In a large pot or Dutch oven, cook the bacon until crispy and remove from pan. In a shallow dish, combine ½ c flour with ¾ tsp salt+pepper and poultry seasoning. Toss the chicken in the flour mixture and brown in bacon grease on all sides, on medium-high heat, about 5 min. Add the vegetables and sauté for about 3 min. Remove pan from heat and add cognac. Immediately light a long match, hold it over the pot and light the fumes. The cognac will catch fire and the flame will burn out within 1 min. Turn the heat back on. (The flambéing did not work at all for me so I had to let it simmer for a few minutes to burn out the alcohol.) Stir in the broth and wine and add the bay leaves and extra flour. Bring the mixture to a boil, turn the heat down to a simmer, cover and cook for 40 min, stirring occasionally. Then remove cover and simmer for another 10 min to let the sauce reduce and thicken. And voila! Top with reserved bacon and serve with hunks of fresh baguette.

June 17, 2010

Peanut Butter Cookies

There was a a time in my life when I ate peanut butter every day and often twice a day. I ate it on bread, crackers, bananas, apples, I baked with it, I cooked with it, I took it to bed with me and ate it with a spoon...

...but those days are over and I am now rarely found gorging myself with it the way I used to, however, Tuesday morning I woke up with an intense craving for peanut butter cookies and what's a girl to do but bake them herself.

I ran a quick search on RecipeZaar and found this recipe.
The cookies turned out great but if I were to make them again I would add less sugar. Also, the recipe says to make a criss-cross pattern with a fork dipped in sugar on the cookie dough prior to baking, which doesn't really work. I found that dipping the fork in water was much more efficient.

Like a Virgin.

This past Saturday, Alen and I spent the whole day in the city, taking care of business here and there. We stopped at Lillie's for an early dinner. Lillie's is a Victorian-style bar and restaurant. It's an interesting place though I didn't have high hopes for the food. Boy, was I wrong. Look at this!
The chicken pot pie blew my mind. I must confess - this was my first time eating it. Being a Ukrainian immigrant living in Brooklyn, it is not something I come across often. I know chicken pot pie is a common, homestyle comfort food for many Americans but for us, comfort is most usually found in Borsht or pierogies.
This pie consisted of white meat chicken, potatoes and vegetables in a cream sauce, topped with crispy Phyllo dough. It was very satisfying and certainly comforting.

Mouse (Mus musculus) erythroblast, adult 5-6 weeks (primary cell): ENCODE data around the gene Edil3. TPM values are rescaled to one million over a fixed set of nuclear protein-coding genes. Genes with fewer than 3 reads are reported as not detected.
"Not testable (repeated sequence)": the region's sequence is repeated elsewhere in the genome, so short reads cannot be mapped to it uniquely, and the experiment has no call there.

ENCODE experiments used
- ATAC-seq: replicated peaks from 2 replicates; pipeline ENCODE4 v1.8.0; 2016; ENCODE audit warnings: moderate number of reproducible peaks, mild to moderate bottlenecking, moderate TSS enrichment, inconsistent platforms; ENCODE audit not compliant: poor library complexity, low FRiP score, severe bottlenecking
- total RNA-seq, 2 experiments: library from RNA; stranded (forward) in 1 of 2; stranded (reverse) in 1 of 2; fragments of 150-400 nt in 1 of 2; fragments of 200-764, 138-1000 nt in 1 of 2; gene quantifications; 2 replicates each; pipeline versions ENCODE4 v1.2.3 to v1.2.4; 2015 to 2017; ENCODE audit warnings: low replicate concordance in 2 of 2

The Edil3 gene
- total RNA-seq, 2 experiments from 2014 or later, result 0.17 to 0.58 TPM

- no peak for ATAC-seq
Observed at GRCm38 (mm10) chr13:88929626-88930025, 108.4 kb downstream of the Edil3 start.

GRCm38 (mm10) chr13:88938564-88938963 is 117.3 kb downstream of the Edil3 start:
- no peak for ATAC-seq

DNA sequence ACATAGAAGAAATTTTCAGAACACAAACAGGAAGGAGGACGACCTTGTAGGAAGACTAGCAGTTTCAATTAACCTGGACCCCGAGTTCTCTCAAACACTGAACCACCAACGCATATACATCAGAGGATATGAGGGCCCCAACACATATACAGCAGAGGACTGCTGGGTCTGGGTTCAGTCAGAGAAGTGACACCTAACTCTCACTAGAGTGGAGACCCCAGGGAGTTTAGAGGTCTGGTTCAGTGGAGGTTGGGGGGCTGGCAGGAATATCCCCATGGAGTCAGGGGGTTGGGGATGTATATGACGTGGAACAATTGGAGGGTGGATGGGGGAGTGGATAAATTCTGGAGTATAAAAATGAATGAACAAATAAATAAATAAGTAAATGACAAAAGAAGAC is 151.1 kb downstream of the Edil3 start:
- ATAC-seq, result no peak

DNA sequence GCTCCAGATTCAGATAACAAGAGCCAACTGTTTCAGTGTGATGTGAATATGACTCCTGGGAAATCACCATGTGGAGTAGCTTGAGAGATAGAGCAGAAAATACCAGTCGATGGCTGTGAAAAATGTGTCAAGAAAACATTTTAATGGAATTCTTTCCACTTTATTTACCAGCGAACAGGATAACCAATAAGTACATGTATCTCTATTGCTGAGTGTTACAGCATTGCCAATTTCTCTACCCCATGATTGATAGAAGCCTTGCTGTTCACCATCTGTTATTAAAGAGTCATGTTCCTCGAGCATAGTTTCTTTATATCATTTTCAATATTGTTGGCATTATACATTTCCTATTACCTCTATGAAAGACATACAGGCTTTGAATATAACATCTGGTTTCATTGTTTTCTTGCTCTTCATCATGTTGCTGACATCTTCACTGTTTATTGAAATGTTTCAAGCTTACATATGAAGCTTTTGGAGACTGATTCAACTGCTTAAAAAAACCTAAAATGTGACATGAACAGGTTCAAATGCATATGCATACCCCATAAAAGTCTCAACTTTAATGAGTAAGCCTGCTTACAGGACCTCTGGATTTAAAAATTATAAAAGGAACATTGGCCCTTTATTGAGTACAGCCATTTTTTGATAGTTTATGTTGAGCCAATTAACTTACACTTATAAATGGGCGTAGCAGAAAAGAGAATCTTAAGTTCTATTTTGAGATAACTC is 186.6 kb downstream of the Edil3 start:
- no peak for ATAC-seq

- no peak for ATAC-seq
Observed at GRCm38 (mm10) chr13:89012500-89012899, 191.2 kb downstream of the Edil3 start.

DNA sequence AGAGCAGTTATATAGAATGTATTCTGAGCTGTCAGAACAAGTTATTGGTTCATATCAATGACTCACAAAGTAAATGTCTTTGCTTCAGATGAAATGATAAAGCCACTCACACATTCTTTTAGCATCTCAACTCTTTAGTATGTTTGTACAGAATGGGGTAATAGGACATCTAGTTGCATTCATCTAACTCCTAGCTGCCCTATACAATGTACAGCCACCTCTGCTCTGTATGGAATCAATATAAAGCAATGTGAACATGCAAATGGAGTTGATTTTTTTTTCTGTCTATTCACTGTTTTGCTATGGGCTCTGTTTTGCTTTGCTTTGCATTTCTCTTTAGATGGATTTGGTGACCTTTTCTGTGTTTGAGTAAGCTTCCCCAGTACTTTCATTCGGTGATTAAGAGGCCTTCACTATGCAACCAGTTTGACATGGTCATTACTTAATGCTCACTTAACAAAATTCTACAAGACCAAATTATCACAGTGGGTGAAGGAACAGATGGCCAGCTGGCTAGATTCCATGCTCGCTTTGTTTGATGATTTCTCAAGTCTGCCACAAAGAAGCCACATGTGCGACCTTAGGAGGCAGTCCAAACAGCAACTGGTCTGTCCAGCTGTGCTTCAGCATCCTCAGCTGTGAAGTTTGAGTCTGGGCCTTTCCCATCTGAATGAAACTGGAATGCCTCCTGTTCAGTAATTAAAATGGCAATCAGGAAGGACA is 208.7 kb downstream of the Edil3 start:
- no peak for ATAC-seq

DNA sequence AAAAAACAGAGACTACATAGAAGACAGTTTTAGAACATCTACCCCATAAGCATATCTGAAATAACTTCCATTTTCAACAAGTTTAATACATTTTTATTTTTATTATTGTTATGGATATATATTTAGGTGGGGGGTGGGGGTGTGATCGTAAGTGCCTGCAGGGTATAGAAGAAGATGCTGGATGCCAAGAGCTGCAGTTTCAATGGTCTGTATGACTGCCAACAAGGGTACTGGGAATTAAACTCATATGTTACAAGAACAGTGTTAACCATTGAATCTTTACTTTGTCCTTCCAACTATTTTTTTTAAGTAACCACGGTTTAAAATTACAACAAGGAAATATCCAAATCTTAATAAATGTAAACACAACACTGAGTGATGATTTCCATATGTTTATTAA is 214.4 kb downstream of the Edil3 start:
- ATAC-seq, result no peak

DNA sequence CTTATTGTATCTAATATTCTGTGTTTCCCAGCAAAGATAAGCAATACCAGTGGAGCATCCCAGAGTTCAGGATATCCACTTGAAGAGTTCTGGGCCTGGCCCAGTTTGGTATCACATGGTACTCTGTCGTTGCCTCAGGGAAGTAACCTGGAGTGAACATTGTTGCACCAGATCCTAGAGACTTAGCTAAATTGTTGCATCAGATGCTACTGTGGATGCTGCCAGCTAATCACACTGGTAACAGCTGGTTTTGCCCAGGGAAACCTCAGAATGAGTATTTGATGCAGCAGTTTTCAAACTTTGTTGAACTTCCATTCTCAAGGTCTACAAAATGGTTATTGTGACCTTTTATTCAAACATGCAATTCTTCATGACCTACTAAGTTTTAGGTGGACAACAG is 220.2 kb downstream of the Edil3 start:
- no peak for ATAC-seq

Stop by Lillie's for a drink and some yummies if you're in the area sometime, at 13 East 17th Street.

June 14, 2010

Buitoni Riserva Refrigerated Pasta

This is my 150th post. Woot!

About a month ago I received a coupon in the mail for one Buitoni Riserva product, courtesy of FoodBuzz (Thanks!) I haven’t gotten around to using it until a few days ago, when I went to visit Ally in New Jersey.

We picked up the Quattro Formaggi Agnolotti in the refrigerated section, which were stuffed with ricotta, fontina, Parmesan, Grano Padano and roasted garlic. We had no idea how we wanted to prepare them so we ended up strolling along the aisles for longer than was necessary trying to come up with an idea. I didn’t want to serve the pasta in a tomato or cream sauce, and it was certainly too warm to make it a baked dish. Here’s what we came up with:

(Yield: 2 servings)


1 package Buitoni Quattro Formaggi Agnolotti

About 6 oz cremini mushrooms, sliced

2 slices bacon


Cook bacon according to package directions until crispy (about 7 min) in a large pan and set aside to drain on a paper towel. In the same pan, cook mushrooms on medium heat in the bacon drippings, seasoning lightly with salt and pepper. Cook for about 7 min, stirring occasionally.

Meanwhile, cook the ravioli according to package directions and reserve 2 tbsp of the cooking water before draining. When the mushrooms are ready, add bacon, ravioli and reserved pasta water to the pan and sauté together for another minute. (Cooking time is under 20 minutes!)

Served with a side salad, this is a very satisfying meal. The ravioli were tender and cheesy on the inside, the mushrooms were meaty and salty from being cooked in bacon grease and the bacon was…well, it was its usual delicious, sinful self.